Wentworth Castle Estate, Barnsley, South Yorkshire

Wentworth Castle Estate, Barnsley, South Yorkshire




English School  


Wentworth Castle Estate, Barnsley, South Yorkshire    

Oil on canvas

101.6 x 147.4 cms

40 x 58 inches

Overall framed size 119.4 x 164.5 cms

                                 47 x 643/4 inches


Another version of this painting is in the collection of the Cannon Hall Museum, Barnsley and is dated to c.1751-2


Thomas Bardwell was an artist and writer who painted diverse subject matter including horses, country estate views, conversation pieces and portraits as well as undertaking decorative work in house interiors. However, it is probably for portraiture that he is most recognised today because this represented the majority of his work.

He was born in 1704, probably in Worlingworth, Suffolk and was the son of John Bardwell a local farmer and although Thomas was self-taught, he began his career painting decorative panels for a business which he had begun in 1728. This venture proved to be very successful necessitating the need for assistants so he took on apprentices. However in 1732 he decided to concentrate on portrait painting and handed the business over to his brother Robert.

The earliest dated paintings are from 1736, one of which probably portrays the Brewster Family of Beccles from Suffolk in a domestic interior and is now in the collection of the Museum of the Home in Hackney. He established himself as a prominent East Anglian portraitist but it is possible that he also garnered some commissions in London as in 1740 he depicted John Campbell, 2nd Duke of Argyll and Duke of Greenwich – now in the National Portrait Gallery - and he also portrayed David Garrick as Richard III, a work which is now in the collection of the Russell-Cotes Museum and Art Gallery.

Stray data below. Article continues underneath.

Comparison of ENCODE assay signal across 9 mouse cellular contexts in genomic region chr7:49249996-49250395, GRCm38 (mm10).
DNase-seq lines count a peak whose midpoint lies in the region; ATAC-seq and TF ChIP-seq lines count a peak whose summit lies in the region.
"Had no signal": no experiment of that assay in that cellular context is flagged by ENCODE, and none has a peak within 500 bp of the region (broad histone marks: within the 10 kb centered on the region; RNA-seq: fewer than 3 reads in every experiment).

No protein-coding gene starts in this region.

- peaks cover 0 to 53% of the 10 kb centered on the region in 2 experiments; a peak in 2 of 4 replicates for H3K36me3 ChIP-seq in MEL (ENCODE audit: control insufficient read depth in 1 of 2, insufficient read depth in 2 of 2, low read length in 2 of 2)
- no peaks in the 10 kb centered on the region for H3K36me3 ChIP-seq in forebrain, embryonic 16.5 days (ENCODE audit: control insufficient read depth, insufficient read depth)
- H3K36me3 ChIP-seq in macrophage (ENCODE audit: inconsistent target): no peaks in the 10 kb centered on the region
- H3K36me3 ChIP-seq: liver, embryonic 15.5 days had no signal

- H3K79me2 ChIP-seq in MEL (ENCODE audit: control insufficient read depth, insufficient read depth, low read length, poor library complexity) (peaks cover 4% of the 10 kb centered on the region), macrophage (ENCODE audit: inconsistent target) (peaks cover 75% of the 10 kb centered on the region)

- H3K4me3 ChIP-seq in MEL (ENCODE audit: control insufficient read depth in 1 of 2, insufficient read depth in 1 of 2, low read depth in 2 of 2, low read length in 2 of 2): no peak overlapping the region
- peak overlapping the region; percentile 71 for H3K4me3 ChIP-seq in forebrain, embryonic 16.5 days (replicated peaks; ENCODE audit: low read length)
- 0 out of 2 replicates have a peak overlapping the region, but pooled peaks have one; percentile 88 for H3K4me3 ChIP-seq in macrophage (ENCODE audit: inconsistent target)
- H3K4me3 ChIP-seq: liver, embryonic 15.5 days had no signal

In 1746 he painted William Crowe who became the newly-elected Mayor of Norwich in the following year. In achieving this he supplanted John Theodore Heins who had undertaken all civic portraiture up until then and Bardwell painted different Mayors of that city a further eight times up until 1765. 

His portraits are in all sizes and formats – bust, half-length and full-length -  and stylistically he can be compared to Thomas Hudson (1701-1779) and in composition the influence of van Dyck can be discerned as also can be noticed in the treatment of the costume of the sitters. Other influential portrait commissions included: Thomas Fermor, 1st Earl of Pomfret and Henrietta Louisa, Countess of Pomfret; The Broke and Bowes Families in an interior; and the splendid portrayal of William Henry de Zylesstein, 4th Earl of Rochfors who stands in a landscape before his dappled grey horse which is held by a groom with a view to his house in the distance. It measures 161 x 212 cms and hangs now in Brodrick Castle. In 1748 he painted an allegory piece Joshua Ward receiving money from Britannia and bestowing it as charity on the needy. Ward was a London doctor and when completed, the painting hung in the Ward family house in Whitehall. It is now in the collection of the Royal College of Surgeons.